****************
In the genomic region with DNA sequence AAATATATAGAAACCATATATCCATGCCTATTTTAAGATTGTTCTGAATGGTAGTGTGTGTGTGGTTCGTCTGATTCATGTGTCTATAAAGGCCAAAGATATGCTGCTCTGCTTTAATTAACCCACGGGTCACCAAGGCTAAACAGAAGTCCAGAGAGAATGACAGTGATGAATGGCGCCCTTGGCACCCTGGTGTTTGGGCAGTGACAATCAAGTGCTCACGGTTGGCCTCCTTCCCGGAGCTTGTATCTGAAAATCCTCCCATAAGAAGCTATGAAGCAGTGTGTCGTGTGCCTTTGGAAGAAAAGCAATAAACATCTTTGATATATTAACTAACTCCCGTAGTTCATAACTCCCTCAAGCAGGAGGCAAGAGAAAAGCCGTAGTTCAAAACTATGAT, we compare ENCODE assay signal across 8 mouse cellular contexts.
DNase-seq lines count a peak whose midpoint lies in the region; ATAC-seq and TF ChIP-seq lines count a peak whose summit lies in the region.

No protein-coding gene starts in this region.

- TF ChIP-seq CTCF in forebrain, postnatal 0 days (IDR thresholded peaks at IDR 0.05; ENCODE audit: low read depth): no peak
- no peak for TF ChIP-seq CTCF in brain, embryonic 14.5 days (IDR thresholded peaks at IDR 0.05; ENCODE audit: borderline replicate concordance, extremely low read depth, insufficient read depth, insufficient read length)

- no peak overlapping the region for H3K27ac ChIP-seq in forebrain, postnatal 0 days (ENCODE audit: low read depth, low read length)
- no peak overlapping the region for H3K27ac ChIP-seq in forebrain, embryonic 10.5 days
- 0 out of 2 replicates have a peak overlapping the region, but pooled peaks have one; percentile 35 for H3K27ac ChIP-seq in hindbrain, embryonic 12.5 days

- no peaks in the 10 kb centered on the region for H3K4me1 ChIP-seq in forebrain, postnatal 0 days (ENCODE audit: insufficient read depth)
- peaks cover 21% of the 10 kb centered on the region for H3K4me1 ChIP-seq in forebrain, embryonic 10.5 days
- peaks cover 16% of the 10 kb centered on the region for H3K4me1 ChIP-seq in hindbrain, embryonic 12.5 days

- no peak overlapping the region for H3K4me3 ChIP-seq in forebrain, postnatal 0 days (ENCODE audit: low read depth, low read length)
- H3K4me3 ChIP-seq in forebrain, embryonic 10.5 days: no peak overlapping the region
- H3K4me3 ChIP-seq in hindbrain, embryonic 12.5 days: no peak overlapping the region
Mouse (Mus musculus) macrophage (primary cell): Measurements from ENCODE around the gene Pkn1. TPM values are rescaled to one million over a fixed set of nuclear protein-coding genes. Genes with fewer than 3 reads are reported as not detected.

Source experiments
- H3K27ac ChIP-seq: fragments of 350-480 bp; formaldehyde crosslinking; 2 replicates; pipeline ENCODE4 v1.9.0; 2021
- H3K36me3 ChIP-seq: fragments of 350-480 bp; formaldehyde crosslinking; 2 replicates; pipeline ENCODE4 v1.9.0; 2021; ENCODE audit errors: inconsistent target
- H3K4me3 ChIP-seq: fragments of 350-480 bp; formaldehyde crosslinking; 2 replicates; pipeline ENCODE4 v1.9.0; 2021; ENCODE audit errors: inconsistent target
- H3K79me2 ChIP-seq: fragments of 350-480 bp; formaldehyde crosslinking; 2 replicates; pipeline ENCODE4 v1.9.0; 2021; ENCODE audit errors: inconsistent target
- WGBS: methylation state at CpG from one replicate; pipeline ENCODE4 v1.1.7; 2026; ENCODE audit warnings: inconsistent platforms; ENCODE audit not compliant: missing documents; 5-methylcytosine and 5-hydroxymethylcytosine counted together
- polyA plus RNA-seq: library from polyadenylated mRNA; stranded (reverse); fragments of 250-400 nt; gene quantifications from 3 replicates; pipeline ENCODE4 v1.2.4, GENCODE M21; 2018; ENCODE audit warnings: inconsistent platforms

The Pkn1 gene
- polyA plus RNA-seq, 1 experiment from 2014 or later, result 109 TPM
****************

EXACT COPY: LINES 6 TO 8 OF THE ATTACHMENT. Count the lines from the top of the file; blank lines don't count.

- no peak overlapping the region for H3K27ac ChIP-seq in forebrain, postnatal 0 days (ENCODE audit: low read depth, low read length)
- no peak overlapping the region for H3K27ac ChIP-seq in forebrain, embryonic 10.5 days
- 0 out of 2 replicates have a peak overlapping the region, but pooled peaks have one; percentile 35 for H3K27ac ChIP-seq in hindbrain, embryonic 12.5 days